Over 40 ways to improve the UX of your online surveys

Image for post
Image for post

Online surveys are a quick and incredibly useful tool for gathering all sorts of user feedback. In next to no time you can whip something up and start gathering valuable insights from real users. Often implementing the survey is the easy bit, it’s designing the damn thing that’s the tricky part. If I had a pound (or dollar) for every badly designed survey that I was asked to fill out, well I wouldn’t necessarily be a rich man, but I’d still be on to a nice little earner. By not asking the right questions, in the right order, and in the right way, you risk your survey generating a pile of data garbage, rather than the useful feedback and insights that you were hoping for.

Paul Simon sang about 50 ways to leave your lover. Well, I couldn’t quite stretch to 50, but here are over 40 ways to improve the UX of your online surveys.

Planning surveys

1. Plan out what you need to capture

2. Identify the survey audience

3. Consider how many responses you need

4. Capture a mixture of quantitative and qualitative data

5. Don’t ask what your analytics will tell you

Image for post
Image for post
If you can find something out using analytics, you don’t need to ask

6. Choose the right survey tool

Image for post
Image for post
SurveyGizmo is a great tool for creating online surveys

Structuring surveys

7. Focus on time to complete, rather than number of questions

8. Keep surveys as quick to complete as possible

9. Have a logical flow

10. Keep short surveys to one page & break up longer ones

11. Selectively ask for extra information

12. Front load with the most important questions

13. Require only key questions

14. Spend time on writing a good intro

15. Say thank you and spell out any next steps

Choosing question types

16. Use open questions sparingly

17. Choose appropriate question types

18. Ask for recognition over recall

Image for post
Image for post
Allow participants to select from a list where possible

19. Use radio selections for small lists, drop downs for long lists

20. Don’t present too many options

21. Ensure that single selection choices are mutually exclusive

22. Provide a middle point for Likert scales

23. Avoid radio button grids for mobile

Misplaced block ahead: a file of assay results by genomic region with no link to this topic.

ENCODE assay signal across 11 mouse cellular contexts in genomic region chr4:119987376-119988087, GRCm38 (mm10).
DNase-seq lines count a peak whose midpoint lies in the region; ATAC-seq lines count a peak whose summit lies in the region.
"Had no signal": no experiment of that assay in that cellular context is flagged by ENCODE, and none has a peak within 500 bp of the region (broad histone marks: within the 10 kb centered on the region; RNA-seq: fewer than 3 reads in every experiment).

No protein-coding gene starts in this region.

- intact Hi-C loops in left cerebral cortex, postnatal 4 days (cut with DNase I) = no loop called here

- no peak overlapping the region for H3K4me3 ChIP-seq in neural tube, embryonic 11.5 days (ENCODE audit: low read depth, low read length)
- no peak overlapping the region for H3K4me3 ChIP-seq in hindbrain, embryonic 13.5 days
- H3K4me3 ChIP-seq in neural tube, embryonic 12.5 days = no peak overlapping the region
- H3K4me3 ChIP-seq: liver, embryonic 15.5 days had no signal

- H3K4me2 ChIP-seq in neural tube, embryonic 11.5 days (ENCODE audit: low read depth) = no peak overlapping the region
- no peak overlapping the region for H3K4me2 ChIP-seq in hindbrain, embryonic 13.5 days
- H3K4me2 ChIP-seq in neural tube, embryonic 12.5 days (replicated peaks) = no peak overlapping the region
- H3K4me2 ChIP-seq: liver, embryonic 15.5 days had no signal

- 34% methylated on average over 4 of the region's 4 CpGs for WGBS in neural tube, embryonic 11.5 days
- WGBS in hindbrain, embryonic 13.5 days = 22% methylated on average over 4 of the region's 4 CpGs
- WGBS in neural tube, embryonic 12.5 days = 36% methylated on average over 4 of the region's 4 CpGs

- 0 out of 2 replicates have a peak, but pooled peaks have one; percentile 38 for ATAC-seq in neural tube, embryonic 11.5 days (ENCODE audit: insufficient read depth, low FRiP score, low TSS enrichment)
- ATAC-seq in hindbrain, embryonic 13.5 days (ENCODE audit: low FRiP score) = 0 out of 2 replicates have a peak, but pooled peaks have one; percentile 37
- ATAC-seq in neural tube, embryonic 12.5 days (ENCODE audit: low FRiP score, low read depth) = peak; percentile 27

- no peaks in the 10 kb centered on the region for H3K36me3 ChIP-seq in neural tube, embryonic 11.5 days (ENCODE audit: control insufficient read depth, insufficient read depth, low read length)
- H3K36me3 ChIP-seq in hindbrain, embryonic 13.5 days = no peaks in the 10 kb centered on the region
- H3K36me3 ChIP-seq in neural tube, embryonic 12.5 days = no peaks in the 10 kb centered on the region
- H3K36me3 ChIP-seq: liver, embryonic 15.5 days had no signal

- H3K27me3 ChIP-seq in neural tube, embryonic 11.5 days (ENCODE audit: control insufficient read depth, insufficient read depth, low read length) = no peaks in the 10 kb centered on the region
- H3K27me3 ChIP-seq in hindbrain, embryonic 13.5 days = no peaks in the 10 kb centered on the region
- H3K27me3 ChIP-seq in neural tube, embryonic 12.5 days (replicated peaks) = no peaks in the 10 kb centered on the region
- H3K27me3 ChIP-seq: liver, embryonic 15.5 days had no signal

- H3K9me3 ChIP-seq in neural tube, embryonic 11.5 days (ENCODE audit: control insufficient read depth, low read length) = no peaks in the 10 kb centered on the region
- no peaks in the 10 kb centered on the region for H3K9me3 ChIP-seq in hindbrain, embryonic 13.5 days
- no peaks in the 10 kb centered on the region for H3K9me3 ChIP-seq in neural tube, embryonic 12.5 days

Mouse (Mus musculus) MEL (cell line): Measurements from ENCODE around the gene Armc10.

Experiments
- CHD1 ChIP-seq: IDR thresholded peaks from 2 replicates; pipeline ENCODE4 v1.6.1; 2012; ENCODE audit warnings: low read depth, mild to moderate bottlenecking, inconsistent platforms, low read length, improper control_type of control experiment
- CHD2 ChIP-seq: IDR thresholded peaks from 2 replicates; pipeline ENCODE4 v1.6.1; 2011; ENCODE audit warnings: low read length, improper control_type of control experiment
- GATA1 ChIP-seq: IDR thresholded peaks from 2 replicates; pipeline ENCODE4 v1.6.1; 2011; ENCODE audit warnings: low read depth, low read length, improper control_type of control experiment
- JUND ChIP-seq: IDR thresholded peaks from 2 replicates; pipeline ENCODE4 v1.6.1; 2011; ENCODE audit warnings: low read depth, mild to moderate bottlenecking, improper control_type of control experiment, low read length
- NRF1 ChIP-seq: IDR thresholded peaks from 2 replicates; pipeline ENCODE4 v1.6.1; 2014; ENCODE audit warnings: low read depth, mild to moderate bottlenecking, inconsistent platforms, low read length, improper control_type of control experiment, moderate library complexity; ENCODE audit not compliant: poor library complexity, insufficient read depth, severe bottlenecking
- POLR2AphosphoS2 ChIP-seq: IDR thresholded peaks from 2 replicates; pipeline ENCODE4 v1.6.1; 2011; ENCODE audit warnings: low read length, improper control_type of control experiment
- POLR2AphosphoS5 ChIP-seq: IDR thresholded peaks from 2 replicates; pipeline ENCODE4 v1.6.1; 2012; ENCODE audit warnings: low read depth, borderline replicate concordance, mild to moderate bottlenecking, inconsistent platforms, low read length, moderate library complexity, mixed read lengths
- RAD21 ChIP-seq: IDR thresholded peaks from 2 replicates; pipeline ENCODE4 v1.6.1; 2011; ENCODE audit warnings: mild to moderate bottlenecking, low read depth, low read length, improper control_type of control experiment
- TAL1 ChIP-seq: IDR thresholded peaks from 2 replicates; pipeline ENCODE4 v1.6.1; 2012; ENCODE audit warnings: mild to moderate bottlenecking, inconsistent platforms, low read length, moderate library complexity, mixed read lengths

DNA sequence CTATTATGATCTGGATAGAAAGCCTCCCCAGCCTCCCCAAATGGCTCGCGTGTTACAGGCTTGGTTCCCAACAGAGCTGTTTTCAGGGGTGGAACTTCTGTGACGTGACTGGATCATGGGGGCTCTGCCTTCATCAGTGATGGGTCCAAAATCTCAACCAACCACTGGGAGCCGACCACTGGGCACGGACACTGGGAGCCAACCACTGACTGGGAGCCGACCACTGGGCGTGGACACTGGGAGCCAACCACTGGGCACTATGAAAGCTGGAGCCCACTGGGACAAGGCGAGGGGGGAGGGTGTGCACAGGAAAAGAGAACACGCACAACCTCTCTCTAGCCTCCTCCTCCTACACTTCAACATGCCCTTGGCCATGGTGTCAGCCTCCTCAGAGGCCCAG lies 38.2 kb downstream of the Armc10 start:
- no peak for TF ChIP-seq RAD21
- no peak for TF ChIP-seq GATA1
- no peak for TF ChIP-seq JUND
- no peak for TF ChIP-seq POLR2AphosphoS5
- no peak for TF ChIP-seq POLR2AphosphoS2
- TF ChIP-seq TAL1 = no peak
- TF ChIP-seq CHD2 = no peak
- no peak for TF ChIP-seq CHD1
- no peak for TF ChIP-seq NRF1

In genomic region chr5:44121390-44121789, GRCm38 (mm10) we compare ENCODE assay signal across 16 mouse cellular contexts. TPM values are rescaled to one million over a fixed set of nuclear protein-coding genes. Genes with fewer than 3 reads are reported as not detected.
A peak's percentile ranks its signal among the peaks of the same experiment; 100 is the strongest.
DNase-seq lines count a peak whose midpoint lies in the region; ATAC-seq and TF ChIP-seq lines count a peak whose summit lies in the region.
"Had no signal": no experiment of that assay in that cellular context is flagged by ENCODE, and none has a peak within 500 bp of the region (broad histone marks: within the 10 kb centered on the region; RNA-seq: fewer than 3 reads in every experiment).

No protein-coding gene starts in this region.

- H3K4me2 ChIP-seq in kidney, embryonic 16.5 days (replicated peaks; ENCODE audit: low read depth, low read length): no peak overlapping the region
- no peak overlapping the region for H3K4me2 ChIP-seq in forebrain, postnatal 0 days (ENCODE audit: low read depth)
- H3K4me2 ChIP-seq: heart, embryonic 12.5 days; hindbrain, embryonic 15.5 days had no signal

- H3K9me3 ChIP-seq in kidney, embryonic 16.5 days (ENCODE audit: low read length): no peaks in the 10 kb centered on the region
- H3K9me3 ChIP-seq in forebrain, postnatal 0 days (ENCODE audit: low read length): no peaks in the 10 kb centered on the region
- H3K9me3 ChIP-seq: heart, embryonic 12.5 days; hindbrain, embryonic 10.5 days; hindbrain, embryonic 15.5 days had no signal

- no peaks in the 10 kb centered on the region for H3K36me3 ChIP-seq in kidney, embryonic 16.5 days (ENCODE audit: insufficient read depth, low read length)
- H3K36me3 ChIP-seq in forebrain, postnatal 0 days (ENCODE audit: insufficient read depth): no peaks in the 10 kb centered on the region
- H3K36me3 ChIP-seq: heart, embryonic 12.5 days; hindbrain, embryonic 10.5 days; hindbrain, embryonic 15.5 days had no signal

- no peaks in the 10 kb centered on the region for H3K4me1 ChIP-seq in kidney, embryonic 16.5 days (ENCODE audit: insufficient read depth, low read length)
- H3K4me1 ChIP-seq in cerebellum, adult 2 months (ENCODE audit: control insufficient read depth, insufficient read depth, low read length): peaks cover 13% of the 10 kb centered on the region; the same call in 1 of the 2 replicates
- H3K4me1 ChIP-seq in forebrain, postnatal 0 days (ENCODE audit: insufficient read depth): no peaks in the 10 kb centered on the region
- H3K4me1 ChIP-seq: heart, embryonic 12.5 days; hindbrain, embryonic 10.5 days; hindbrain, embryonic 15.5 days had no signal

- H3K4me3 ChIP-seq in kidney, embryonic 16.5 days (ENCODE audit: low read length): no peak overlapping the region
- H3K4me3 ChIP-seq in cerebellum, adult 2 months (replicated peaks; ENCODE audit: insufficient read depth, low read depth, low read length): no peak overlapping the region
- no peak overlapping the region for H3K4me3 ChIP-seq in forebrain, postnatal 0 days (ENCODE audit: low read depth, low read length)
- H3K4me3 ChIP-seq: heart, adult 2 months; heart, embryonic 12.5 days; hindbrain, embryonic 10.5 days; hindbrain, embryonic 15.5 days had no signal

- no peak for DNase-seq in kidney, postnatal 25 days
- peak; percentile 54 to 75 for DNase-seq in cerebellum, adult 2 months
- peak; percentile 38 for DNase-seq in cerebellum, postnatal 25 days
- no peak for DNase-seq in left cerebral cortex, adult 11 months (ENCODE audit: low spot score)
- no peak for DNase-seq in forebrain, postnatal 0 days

Image for post
Image for post
Avoid radio button grids like this for mobile surveys

24. Use pictures where possible

Writing questions and options

25. Aim for neutral questions

26. Don’t expect people to read instructions

27. Keep questions and instructions succinct

28. Only ask one question at a time

29. Use plain, clear and easy to understand language

30. Provide examples to help comprehension

31. Randomize options where possible to avoid bias

32. Allow for ‘Other’ or ‘N/A’ options

Image for post
Image for post
It’s usually a good idea to include a ‘Other’ option

33. Size text boxes for expected input

Image for post
Image for post
Size text boxes to reflect the expected content

34. Validate answers where possible

Styling surveys

35. Use branding to build trust

36. Emphasise question text

37. Show progress for longer survey

Image for post
Image for post
Show a progress indicator for longer surveys

38. Use question numbers for longer surveys

39. Check styling and usability across devices

Publishing surveys

40. Pilot surveys & tweak accordingly

41. Thoroughly test any question logic

42. Spend time on the invitation

43. A/B test different invitations

44. Send out reminders

45. Use tracking IDs

46. Set a closing date

If you like this article then please recommend and share it. You can find lots more articles like this on my blog: UX for the Masses

See also

Written by

Former techy turned UX Jedi. Checkout out my blog (UX for the Masses) for more about me.

Get the Medium app

A button that says 'Download on the App Store', and if clicked it will lead you to the iOS App store
A button that says 'Get it on, Google Play', and if clicked it will lead you to the Google Play store